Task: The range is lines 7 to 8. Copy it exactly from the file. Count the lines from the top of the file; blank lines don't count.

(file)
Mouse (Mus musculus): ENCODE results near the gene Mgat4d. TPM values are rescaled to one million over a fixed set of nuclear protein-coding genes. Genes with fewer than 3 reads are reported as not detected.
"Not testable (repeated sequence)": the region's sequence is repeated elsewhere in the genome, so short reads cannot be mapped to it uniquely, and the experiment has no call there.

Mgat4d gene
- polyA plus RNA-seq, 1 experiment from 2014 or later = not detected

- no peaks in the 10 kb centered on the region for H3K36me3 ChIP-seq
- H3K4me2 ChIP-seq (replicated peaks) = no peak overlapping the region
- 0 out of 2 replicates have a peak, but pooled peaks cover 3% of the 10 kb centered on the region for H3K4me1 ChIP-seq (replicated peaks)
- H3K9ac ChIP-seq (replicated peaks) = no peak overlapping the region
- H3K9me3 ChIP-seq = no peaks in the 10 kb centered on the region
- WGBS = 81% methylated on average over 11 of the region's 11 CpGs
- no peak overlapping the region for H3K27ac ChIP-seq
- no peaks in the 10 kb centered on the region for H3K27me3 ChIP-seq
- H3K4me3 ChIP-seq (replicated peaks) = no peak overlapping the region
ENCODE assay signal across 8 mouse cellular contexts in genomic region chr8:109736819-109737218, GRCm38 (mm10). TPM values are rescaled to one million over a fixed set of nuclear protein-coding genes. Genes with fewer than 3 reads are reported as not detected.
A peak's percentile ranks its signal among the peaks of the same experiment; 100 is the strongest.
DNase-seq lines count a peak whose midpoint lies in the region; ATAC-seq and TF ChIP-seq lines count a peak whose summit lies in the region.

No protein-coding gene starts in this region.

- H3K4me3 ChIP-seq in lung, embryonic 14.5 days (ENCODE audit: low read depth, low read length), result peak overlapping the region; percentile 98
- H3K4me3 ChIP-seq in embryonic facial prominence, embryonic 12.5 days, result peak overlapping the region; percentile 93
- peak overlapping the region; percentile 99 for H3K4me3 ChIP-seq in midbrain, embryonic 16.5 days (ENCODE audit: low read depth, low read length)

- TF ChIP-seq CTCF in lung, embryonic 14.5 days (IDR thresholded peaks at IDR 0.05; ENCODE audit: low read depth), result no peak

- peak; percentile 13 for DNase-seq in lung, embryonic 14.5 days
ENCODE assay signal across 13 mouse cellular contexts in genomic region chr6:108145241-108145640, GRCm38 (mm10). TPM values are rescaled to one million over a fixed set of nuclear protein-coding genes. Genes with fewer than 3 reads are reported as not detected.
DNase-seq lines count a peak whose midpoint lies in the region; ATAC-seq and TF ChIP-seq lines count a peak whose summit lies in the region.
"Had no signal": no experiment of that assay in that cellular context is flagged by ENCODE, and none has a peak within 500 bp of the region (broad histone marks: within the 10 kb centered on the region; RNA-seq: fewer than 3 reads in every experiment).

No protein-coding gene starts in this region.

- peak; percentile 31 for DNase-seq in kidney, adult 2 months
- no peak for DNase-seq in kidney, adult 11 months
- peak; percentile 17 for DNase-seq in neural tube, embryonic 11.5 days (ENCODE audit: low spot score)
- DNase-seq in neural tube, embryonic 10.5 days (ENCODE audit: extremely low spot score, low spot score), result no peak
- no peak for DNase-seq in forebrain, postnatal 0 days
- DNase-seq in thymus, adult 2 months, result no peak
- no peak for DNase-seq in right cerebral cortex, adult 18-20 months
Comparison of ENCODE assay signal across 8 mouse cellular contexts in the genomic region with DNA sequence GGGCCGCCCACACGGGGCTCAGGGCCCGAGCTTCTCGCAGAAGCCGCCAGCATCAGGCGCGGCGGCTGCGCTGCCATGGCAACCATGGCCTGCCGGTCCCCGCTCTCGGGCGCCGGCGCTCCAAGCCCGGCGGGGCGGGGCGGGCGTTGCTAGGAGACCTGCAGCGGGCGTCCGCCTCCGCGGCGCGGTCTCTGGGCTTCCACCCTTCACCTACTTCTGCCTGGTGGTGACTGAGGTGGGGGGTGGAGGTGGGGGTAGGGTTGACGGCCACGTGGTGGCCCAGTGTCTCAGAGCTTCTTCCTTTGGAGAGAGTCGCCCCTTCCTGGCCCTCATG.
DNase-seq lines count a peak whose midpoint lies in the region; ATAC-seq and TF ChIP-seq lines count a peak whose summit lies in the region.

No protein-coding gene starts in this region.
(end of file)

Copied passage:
- 0 out of 2 replicates have a peak, but pooled peaks cover 3% of the 10 kb centered on the region for H3K4me1 ChIP-seq (replicated peaks)
- H3K9ac ChIP-seq (replicated peaks) = no peak overlapping the region